American Teen
(RCA ***)

In the spring, a young man's fancy lightly turns to thoughts of love. For Khalid Robinson, a 19-year-old El Paso-born pop-hop kid, however, such woozy thinking — come summer — is ripe with dire desolation, unrequited romance, vicious head trips, messy break-ups, and weed. Ah, late teendom. Performed before a blustery bank of silvery New Wave-y synths, gurgling sequencers, and sprightly rhythms ("8TEEN" being the most high-energy), the breathy, rough-hewn singer- songwriter tackles confessional, cutting-edge soul with a sort of mawkish, insecure sway so apt for his age. "I'm not the best at showing my emotions," he sings on "Another Sad Love Song," a tale of muzzled relationships in league with similar American Teen tunes such as the moody ballad "Cold Blooded" and the commitment-phobic "Young Dumb & Broke." For all the soulful, doleful hanging at the corner of Heartbreak & Whine, American Teen is a glad-to-be-unhappy, mini-masterpiece of a debut about growing up and out of adolescence in the present day. Only the  Undertones' "Teenage Kicks" capture the blemishes and buoyancy of youth with such zeal, melody and unique vision. Good job. —A.D. Amorosi

Khalid plays  at 8 p.m. Friday at the Fillmore Philly, 29 E. Allen St. $27.50-$18.75,

Gina Sicilia
Tug of War
(Blue Elan ***½)

When Gina Sicilia was growing up in Newtown, Bucks County, her original musical inspiration was the blues, yet from her first album a decade ago, the singer has shown a masterful ability to transcend the borders of the genre while still being rooted in it. It's an approach that echoes Bonnie Raitt's, although Sicilia has already firmly established a compelling voice of her own, as Tug of War reaffirms. From the battle-scarred "Damaging Me" to the defiant "I'll Stand Up" and the hopeful, gospel-tinged "Heaven," her writing cuts as deep, and commands as much attention, as her smoky alto. That dynamic depth of expression extends to her handling of outside material. Sicilia adds some bluesy bite to country great Harlan Howard's "He Called Me Baby" and the Exciters' pop classic "Tell Him," and she slows the Beatles' breakneck "All My Loving" to a smoldering near-ballad, lending almost a desperate edge to the sweet yearning of the original. —Nick Cristiano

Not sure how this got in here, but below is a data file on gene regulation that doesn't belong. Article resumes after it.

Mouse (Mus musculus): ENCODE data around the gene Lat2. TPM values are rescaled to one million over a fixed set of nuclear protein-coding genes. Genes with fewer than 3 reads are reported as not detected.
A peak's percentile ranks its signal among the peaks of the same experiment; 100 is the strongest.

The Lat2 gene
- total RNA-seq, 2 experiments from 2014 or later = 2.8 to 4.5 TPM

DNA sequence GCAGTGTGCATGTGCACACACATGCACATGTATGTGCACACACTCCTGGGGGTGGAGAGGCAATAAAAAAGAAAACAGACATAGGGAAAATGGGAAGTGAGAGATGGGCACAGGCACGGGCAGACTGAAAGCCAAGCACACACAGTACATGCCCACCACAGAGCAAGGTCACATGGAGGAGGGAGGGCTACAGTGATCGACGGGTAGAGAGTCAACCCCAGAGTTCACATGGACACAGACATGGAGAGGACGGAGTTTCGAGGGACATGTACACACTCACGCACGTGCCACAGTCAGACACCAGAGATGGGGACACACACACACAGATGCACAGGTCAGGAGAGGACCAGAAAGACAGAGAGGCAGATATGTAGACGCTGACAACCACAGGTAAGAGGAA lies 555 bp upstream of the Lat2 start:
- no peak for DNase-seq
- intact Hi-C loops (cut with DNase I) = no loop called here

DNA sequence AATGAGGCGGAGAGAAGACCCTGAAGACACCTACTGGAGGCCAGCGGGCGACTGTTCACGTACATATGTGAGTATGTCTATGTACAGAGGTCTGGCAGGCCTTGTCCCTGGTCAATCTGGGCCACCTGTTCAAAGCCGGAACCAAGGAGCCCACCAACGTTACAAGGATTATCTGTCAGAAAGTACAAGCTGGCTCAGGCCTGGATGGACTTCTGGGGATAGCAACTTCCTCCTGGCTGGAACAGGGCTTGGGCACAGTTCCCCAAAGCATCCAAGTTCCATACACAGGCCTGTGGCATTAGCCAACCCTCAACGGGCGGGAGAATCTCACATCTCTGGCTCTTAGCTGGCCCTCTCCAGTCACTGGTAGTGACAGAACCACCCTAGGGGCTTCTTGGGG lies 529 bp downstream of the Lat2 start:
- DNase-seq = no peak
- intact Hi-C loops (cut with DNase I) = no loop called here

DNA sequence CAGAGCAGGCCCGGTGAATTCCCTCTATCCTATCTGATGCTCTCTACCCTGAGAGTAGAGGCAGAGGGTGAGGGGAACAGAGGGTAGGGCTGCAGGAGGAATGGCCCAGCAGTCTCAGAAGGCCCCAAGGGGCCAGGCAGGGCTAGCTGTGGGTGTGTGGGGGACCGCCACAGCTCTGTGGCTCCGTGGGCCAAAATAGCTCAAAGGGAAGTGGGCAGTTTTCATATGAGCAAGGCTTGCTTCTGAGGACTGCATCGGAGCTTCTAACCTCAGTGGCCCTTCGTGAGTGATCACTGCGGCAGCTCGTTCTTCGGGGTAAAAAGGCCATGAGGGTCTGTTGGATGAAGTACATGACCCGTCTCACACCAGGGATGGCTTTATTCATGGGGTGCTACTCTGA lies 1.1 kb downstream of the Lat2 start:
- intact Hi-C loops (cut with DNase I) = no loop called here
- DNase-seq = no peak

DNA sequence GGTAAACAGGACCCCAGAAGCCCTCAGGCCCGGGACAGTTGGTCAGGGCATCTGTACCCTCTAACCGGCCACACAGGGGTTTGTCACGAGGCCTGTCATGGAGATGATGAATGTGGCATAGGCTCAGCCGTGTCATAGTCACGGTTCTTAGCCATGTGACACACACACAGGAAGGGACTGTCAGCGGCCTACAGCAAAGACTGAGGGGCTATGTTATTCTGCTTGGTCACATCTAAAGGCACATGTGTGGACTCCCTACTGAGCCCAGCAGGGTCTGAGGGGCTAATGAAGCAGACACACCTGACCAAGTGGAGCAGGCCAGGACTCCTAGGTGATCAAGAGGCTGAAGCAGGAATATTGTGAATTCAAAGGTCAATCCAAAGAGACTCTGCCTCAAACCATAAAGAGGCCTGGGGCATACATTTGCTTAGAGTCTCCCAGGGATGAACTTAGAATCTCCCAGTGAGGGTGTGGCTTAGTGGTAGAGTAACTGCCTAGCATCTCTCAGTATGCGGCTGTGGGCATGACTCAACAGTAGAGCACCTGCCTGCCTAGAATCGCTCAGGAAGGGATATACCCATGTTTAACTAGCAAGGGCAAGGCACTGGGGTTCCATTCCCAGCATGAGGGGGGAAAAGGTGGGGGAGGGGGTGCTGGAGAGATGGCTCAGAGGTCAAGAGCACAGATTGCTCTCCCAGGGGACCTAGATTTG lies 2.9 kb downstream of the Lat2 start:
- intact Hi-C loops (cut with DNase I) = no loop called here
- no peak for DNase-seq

Randy Newman
Dark Matter
(Nonesuch ***)

Randy Newman's first album of new songs in nine years is a doozy.  The epic, eight-minute opening track, "The Great Debate," stages a heated back-and-forth argument about global warming, religion, science, and faith among philosophers, astrophysicists, and true believers, all voiced by the  songsmith, who also plays a songwriter named "Mr. Newman." In addition, there's a song about the 1961 Bay of Pigs invasion of Cuba that includes imagined conversations between John F. and Robert F. Kennedy (plus a tribute to salsa singer Celia Cruz), a tune about the two different bluesmen who went by the name Sonny Boy Williamson, and a jaunty number that mocks Vladimir Putin. Dark Matter is decorated with gorgeous string arrangements and delivered with the melodic grace that has marked Newman's many successes in scoring and writing hits for Disney-Pixar animated films. But instead of saccharine sentiment, it returns to the wickedly comic, satiric ways that marked 1970s and 1980s albums like Good Old Boys and Trouble in Paradise.  All that is great news for Newman fans, though it must be said that there are so many ideas banging around on Dark Matter's songs (and so many characters voiced by the same 73-year-old songwriter) that it can make your brain hurt. Thankfully, toward the end of the album, the focus shifts to simple, and simply beautiful, songs, like the open-hearted "She Chose Me" and the achingly sad "Wandering Boy." — Dan DeLuca